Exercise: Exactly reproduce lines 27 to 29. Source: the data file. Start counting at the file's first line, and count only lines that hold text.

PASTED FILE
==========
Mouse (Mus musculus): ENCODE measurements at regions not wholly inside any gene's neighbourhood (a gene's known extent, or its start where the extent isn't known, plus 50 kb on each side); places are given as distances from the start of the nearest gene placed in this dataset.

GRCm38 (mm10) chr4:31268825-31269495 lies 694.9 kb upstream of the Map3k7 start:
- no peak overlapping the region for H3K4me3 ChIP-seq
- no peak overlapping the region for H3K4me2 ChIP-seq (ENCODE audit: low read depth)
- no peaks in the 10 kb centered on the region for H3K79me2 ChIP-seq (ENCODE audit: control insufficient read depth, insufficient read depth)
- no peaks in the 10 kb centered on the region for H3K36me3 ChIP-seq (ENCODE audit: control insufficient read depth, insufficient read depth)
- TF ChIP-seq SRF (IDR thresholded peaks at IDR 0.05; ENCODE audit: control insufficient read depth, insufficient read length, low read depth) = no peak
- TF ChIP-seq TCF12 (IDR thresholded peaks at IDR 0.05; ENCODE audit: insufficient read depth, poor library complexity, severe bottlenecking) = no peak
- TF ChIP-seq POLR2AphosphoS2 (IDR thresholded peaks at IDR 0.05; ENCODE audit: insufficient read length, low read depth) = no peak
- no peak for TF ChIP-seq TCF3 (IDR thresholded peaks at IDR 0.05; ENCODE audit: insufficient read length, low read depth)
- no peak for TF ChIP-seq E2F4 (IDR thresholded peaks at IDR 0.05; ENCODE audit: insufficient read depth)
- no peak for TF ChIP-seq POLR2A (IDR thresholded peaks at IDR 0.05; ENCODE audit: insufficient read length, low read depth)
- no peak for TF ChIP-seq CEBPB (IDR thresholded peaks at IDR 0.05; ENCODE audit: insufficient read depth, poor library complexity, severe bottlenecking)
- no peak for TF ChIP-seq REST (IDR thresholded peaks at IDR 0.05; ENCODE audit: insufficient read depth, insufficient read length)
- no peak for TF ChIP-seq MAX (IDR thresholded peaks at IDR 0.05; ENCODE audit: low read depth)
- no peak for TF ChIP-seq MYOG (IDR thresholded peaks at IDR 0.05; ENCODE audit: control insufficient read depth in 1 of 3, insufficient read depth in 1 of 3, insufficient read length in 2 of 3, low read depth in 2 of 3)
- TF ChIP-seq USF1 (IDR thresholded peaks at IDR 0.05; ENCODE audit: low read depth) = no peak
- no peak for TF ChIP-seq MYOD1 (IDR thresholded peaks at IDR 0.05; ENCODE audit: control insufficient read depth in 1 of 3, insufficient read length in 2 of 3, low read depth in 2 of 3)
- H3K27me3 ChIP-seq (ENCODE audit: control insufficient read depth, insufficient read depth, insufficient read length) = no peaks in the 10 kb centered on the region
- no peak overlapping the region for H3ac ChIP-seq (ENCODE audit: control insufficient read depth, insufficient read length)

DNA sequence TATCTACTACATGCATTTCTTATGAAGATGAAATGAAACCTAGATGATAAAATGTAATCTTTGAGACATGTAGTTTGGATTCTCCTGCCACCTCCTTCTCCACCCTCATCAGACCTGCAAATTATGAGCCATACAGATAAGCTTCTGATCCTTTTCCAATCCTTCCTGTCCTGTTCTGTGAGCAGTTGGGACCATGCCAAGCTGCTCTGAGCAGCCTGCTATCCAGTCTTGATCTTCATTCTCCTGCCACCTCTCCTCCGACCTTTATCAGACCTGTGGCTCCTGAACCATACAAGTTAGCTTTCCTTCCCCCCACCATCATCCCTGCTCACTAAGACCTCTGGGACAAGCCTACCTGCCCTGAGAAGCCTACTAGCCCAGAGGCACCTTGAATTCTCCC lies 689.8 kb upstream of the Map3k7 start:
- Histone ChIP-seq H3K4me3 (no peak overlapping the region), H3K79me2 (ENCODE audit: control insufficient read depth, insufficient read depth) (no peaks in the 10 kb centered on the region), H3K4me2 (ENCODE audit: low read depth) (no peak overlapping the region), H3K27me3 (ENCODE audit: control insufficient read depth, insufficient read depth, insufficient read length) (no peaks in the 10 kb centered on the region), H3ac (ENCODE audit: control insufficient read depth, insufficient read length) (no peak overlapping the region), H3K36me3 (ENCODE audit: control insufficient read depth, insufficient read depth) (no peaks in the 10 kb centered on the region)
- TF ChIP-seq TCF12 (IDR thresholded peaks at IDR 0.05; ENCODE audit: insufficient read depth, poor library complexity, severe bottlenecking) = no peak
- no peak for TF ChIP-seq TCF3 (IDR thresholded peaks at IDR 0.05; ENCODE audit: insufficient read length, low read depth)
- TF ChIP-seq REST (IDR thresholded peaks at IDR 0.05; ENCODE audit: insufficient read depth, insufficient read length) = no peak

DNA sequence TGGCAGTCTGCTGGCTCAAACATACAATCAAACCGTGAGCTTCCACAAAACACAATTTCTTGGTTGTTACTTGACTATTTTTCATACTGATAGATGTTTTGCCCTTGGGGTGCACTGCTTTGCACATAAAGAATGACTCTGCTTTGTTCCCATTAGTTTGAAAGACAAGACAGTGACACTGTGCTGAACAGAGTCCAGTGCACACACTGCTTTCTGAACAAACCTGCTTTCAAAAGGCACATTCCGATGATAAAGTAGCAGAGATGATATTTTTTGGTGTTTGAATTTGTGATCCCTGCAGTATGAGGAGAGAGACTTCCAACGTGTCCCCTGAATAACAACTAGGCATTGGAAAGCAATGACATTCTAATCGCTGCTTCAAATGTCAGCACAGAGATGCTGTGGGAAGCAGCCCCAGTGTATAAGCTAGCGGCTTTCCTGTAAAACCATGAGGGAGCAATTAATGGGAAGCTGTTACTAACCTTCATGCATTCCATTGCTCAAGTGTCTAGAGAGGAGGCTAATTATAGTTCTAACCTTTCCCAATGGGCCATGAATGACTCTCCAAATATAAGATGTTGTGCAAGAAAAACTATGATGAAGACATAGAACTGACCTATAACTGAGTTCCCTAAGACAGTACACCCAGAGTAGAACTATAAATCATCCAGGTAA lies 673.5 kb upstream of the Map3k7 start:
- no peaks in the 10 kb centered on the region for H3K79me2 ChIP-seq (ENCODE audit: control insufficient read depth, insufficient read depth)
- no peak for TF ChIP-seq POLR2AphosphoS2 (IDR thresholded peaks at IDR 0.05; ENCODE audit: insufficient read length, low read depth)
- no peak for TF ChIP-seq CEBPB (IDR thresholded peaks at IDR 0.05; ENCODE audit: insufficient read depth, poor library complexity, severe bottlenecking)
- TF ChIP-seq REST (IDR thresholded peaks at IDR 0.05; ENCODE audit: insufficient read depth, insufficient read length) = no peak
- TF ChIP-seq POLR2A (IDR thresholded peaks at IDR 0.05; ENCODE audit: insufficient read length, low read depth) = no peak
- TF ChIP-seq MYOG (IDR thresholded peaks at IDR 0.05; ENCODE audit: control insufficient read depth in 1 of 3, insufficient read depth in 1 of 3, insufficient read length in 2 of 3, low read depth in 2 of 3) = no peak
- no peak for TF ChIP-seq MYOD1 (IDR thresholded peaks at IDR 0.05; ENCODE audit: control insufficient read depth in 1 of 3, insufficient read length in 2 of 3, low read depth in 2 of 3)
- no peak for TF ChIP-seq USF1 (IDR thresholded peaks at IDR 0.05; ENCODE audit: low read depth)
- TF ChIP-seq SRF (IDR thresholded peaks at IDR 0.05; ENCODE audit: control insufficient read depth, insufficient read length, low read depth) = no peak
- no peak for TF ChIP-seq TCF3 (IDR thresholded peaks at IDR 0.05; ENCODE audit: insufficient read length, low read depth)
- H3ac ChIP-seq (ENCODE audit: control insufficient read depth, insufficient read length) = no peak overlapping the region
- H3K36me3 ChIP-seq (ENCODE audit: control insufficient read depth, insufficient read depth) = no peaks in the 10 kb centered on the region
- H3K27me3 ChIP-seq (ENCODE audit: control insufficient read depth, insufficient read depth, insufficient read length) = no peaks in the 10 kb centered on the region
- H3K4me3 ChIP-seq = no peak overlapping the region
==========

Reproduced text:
- no peaks in the 10 kb centered on the region for H3K79me2 ChIP-seq (ENCODE audit: control insufficient read depth, insufficient read depth)
- no peak for TF ChIP-seq POLR2AphosphoS2 (IDR thresholded peaks at IDR 0.05; ENCODE audit: insufficient read length, low read depth)
- no peak for TF ChIP-seq CEBPB (IDR thresholded peaks at IDR 0.05; ENCODE audit: insufficient read depth, poor library complexity, severe bottlenecking)